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Background on Lake Sturgeon

Lake sturgeon

Lake sturgeon, or Acipenser fulvescens, are a unique fish species in Michigan. These fish primarily inhabit large river and lake systems in the Mississippi River, Hudson Bay and Great Lakes basins. They are an important biological component of the Great Lakes fish community. Lake sturgeon are listed as a threatened species in Michigan and either threatened or endangered by 19 of the 20 states within its original range in the U.S.

Lake sturgeon are the only sturgeon species common to the Great Lakes basin and are the largest freshwater fish indigenous (native) to that system. Lake sturgeon can be considered a nearshore, warmwater species preferring water temperatures and depths of the mid-50 to low-70 degrees Fahrenheit and 15 to 30 feet, respectively. (It should be noted that sturgeon in Lake Michigan often prefer depths between 60 and 90 feet.) Lake sturgeon are benthivores, which means they feed on small invertebrates such as insect larvae, crayfish, snails, clams and leeches they find along the bottom of lakes and rivers.

Habitat selection by lake sturgeon varies widely throughout their range and environment they inhabit. Some adult lake sturgeon have been found to remain in a small territory during the summer months, while others have been observed long distances from their original capture site one year later. Adult sturgeon are known to intermix in the Great Lakes during non-spawning periods, but habitually return to spawn in the streams where they were born, often migrating long distances up rivers in the spring. After hatching, some young lake sturgeon have been observed to remain in their natal rivers for the first summer of their lives.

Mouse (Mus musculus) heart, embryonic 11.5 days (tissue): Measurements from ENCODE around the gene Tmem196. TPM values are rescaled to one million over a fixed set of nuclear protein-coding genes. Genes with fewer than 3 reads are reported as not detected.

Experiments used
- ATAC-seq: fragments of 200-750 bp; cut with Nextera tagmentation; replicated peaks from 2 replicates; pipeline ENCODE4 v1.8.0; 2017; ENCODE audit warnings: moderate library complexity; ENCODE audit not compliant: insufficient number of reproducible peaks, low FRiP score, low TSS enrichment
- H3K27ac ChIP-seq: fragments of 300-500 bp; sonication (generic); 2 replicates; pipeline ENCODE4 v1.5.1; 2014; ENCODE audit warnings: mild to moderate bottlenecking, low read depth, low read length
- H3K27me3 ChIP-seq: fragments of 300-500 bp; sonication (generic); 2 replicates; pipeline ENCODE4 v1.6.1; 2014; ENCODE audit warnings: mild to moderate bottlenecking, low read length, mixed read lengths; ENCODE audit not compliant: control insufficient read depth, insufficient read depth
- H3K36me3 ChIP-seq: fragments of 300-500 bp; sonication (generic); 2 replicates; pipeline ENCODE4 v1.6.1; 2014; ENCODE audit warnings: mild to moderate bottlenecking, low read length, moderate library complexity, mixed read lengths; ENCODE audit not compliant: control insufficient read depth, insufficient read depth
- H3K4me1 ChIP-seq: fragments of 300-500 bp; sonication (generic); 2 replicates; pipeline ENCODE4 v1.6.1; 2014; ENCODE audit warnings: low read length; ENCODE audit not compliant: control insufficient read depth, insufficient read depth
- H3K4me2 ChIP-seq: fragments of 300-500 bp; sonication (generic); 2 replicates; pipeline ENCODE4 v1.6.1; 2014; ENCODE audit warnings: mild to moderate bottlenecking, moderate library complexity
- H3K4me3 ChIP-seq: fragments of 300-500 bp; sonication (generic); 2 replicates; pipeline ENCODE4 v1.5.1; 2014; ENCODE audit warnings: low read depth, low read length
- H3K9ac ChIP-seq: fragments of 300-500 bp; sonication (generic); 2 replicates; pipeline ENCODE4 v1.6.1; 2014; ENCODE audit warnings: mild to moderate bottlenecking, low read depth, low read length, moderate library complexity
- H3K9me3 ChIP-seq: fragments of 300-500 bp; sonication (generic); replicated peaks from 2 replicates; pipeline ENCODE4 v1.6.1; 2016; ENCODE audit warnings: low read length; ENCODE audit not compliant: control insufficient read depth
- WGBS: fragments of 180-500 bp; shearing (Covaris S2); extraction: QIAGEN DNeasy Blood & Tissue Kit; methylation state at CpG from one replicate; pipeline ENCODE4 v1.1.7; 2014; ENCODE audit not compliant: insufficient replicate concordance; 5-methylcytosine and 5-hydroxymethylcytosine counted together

Life History Characteristics of Lake Sturgeon:

  • Lake sturgeon can grow to weights of up to 200 pounds and lengths of seven feet, with females being longer and heavier than males.
  • Sexual maturity in females is reached between 21 and 33 years, most often from 24 to 25 years.
  • Sexual maturity in males is reached between eight to 12 years, but may take up to 22 years.
  • Sturgeon spawning occurs on clean gravel shoals and stream rapids from April until June in preferred water temperatures of 55 to 64 degrees Fahrenheit.
  • Female lake sturgeon can deposit 4,000 to 7,000 eggs per pound of fish.
  • Sturgeon growth rates are quite variable throughout its range and depend on temperature, food availability and water quality.
  • The typical lifespan of lake sturgeon is 55 years for males and 70 to 100 years for females.

This information comes courtesy of the DNR, U.S. Fish & Wildlife Service, Michigan Sea Grant and Sturgeon For Tomorrow.
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